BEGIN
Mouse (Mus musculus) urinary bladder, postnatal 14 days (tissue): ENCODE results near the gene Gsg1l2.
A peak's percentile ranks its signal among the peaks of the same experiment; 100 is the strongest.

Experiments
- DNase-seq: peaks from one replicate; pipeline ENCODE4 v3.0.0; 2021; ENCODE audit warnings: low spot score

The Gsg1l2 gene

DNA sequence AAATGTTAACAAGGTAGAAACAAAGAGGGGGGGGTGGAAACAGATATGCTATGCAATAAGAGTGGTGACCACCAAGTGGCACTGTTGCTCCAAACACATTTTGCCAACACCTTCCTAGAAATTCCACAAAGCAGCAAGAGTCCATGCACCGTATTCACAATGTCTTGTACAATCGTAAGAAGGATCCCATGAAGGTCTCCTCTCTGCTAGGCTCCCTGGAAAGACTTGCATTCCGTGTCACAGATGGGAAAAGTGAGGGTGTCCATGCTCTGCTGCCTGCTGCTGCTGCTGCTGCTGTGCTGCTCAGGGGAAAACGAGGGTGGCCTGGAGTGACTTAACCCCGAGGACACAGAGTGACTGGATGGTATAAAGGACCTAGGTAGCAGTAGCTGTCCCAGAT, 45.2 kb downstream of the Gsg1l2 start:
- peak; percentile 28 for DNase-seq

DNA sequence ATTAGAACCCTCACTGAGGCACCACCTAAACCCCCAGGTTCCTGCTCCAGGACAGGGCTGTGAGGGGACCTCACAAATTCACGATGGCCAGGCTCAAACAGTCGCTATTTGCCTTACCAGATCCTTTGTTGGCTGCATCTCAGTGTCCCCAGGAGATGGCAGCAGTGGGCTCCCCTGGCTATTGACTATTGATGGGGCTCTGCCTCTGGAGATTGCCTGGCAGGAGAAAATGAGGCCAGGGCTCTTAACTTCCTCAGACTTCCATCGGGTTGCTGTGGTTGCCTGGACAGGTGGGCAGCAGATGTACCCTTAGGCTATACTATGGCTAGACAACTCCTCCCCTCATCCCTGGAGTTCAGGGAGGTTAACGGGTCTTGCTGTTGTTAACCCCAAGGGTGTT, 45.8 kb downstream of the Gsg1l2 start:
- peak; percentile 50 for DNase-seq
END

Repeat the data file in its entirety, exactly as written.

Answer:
Mouse (Mus musculus) urinary bladder, postnatal 14 days (tissue): ENCODE results near the gene Gsg1l2.
A peak's percentile ranks its signal among the peaks of the same experiment; 100 is the strongest.

Experiments
- DNase-seq: peaks from one replicate; pipeline ENCODE4 v3.0.0; 2021; ENCODE audit warnings: low spot score

The Gsg1l2 gene

DNA sequence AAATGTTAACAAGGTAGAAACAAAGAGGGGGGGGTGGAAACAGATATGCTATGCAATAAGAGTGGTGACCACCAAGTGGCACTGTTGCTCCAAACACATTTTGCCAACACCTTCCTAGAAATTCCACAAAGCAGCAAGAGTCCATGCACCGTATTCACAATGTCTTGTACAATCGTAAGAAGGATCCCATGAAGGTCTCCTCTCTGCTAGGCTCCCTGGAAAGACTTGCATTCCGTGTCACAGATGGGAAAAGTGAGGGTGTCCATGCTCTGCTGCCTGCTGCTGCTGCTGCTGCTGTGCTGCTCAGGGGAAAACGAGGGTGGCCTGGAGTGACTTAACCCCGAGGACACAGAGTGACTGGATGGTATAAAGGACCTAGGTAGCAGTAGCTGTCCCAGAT, 45.2 kb downstream of the Gsg1l2 start:
- peak; percentile 28 for DNase-seq

DNA sequence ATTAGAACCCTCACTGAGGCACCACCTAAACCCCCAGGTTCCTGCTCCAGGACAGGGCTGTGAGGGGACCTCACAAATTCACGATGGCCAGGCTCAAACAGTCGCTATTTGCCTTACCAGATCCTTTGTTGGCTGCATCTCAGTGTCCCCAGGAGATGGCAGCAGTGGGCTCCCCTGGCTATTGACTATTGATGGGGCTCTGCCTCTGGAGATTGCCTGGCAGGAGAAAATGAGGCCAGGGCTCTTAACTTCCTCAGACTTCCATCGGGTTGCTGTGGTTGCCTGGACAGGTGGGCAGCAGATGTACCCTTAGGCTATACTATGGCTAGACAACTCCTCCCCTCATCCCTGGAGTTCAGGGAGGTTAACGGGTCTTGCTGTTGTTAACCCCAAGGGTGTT, 45.8 kb downstream of the Gsg1l2 start:
- peak; percentile 50 for DNase-seq